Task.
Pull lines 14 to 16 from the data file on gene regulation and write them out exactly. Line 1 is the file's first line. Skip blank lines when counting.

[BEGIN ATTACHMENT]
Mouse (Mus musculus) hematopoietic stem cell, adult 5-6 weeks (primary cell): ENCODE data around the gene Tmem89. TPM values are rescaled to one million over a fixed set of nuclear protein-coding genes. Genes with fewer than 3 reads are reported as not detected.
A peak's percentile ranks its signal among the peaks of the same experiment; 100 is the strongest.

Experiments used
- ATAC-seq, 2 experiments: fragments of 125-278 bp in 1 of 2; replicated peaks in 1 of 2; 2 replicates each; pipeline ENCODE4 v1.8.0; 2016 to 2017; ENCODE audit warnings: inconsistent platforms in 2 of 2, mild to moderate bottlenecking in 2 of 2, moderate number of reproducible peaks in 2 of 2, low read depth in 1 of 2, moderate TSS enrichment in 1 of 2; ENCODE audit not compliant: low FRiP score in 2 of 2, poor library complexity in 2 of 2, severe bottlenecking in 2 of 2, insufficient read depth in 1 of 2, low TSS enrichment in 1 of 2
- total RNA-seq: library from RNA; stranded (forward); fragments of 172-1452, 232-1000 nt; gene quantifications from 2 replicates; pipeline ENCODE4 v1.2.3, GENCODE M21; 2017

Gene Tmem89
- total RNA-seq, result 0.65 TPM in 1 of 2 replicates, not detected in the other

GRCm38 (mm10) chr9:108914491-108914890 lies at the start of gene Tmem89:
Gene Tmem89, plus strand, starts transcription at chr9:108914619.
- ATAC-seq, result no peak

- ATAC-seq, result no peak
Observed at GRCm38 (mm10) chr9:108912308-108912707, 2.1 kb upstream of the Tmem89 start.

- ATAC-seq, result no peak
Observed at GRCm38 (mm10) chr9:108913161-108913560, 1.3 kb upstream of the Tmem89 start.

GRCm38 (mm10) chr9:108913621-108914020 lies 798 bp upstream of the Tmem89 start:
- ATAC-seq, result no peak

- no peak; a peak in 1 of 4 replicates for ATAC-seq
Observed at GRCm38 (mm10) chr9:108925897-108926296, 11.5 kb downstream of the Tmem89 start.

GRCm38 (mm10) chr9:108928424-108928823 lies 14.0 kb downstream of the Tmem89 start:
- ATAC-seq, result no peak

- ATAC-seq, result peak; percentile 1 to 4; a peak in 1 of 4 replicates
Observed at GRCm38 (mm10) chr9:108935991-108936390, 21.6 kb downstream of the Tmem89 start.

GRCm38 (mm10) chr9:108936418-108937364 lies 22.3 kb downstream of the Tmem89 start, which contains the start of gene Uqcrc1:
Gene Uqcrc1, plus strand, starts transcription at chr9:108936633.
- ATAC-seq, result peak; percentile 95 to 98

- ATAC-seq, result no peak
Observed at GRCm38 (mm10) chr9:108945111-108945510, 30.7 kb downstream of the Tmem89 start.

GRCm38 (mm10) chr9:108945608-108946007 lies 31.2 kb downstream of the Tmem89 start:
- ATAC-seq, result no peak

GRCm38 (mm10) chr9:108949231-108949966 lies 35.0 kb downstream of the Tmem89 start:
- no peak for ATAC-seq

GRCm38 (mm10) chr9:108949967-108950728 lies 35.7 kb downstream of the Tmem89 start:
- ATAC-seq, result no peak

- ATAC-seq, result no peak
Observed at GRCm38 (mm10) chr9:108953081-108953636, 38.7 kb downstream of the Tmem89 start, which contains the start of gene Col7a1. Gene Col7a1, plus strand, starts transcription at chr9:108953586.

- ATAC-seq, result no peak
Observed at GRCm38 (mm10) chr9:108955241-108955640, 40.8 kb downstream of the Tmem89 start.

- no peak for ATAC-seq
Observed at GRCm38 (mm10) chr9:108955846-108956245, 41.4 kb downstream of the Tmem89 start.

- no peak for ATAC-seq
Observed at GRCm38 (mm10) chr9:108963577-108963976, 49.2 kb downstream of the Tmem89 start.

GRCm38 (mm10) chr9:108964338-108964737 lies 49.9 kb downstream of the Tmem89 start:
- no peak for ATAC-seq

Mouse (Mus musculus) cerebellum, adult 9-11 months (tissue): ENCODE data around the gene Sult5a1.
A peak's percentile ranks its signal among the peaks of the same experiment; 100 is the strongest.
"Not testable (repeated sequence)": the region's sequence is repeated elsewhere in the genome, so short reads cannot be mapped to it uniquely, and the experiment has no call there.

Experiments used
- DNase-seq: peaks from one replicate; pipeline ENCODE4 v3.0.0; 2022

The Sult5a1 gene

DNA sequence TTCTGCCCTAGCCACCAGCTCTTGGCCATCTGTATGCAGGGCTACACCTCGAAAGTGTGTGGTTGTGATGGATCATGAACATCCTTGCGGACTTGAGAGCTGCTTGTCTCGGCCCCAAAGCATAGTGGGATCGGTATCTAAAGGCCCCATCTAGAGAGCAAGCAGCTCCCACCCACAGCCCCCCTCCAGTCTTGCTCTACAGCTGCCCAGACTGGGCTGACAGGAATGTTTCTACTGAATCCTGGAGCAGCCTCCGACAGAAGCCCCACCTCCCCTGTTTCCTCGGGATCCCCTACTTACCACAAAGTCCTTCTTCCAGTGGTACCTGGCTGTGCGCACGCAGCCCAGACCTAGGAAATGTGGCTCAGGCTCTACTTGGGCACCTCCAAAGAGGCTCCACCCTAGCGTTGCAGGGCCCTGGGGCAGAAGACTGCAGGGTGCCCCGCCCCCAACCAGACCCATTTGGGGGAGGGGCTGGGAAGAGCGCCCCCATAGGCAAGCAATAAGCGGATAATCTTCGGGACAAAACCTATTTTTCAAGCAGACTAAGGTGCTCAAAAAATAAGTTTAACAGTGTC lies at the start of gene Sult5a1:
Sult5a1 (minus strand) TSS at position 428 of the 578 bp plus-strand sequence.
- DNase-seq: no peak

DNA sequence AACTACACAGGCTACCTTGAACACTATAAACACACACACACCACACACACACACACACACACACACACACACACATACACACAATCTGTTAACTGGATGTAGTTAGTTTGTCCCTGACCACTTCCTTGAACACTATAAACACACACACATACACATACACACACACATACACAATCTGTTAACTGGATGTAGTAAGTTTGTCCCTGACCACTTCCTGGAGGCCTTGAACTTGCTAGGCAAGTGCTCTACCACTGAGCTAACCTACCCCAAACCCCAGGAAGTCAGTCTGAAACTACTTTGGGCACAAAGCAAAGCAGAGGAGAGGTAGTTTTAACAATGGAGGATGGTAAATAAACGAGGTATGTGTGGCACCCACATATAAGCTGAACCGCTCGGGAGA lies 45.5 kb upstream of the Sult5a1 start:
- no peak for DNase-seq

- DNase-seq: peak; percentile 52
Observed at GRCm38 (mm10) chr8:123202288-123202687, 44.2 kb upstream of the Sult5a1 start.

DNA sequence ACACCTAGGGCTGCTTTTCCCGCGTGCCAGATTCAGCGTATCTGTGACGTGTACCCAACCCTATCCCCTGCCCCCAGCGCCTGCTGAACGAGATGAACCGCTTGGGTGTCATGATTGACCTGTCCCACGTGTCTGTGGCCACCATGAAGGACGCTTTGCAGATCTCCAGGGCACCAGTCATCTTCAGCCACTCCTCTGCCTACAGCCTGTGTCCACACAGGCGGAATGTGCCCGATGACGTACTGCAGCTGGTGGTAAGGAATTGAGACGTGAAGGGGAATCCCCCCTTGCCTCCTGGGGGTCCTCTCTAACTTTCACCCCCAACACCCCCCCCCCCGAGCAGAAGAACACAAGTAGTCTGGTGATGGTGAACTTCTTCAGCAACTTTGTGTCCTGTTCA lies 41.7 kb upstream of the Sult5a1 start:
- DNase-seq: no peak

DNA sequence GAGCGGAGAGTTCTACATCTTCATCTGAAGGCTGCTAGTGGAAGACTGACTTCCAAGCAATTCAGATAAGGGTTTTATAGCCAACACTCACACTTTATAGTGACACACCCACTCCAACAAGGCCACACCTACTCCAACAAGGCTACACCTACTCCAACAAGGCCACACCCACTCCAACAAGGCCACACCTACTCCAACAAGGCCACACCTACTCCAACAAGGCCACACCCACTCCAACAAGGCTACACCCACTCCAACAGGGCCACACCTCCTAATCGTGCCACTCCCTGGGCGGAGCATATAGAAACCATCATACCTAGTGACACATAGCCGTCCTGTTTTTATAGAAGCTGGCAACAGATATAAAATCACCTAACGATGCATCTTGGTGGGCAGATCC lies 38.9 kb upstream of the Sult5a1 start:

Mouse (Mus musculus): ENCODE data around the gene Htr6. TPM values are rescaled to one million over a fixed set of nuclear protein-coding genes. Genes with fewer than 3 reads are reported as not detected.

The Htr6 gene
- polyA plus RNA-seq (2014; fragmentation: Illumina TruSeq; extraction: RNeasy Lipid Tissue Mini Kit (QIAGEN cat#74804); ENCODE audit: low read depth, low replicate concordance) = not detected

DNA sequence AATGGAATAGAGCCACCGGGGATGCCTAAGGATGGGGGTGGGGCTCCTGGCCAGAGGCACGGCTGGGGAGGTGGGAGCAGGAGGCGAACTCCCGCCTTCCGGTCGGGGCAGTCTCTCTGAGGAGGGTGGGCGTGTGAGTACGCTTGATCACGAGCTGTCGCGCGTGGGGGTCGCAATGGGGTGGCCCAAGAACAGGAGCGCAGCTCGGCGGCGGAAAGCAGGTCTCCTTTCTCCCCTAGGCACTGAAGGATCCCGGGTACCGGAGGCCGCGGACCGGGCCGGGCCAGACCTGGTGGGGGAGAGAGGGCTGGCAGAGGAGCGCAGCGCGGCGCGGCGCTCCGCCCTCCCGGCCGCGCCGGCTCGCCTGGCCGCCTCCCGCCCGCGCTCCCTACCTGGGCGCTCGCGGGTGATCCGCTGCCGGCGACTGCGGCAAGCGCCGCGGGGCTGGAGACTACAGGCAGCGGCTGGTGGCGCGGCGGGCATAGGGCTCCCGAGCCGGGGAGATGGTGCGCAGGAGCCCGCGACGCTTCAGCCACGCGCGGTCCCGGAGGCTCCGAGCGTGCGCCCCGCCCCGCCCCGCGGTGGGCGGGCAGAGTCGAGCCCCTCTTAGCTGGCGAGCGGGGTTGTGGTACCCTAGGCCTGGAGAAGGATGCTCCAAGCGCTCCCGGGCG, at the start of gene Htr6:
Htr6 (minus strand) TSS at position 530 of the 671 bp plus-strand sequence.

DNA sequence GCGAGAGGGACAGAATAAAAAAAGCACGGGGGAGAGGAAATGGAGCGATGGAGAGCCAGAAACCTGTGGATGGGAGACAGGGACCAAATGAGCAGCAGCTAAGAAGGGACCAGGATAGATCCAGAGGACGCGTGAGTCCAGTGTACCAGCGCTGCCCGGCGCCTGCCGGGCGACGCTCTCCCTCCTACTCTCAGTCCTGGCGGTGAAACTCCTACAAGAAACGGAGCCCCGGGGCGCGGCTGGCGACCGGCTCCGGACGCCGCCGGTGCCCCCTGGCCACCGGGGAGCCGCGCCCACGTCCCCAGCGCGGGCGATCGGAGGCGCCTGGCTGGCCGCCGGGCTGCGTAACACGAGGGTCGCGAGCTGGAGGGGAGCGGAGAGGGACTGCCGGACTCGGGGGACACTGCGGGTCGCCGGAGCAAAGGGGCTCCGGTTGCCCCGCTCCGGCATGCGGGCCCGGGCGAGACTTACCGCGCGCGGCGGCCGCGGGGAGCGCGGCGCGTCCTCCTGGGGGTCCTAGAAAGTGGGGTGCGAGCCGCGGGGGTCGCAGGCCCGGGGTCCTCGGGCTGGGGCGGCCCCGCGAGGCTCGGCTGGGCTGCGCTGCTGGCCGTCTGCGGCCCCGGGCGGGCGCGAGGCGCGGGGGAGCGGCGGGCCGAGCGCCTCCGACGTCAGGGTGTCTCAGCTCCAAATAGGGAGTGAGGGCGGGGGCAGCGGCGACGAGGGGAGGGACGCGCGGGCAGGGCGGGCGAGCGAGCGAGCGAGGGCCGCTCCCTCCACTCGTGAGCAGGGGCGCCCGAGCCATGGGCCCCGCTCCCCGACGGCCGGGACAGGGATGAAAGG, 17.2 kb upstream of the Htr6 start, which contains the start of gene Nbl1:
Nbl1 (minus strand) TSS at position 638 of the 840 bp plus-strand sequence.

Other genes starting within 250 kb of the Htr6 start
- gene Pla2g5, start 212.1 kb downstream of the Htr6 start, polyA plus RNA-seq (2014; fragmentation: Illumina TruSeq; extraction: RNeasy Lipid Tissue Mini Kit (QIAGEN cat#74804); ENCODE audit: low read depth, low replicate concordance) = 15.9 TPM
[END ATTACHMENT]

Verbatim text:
Observed at GRCm38 (mm10) chr9:108913161-108913560, 1.3 kb upstream of the Tmem89 start.

GRCm38 (mm10) chr9:108913621-108914020 lies 798 bp upstream of the Tmem89 start:
- ATAC-seq, result no peak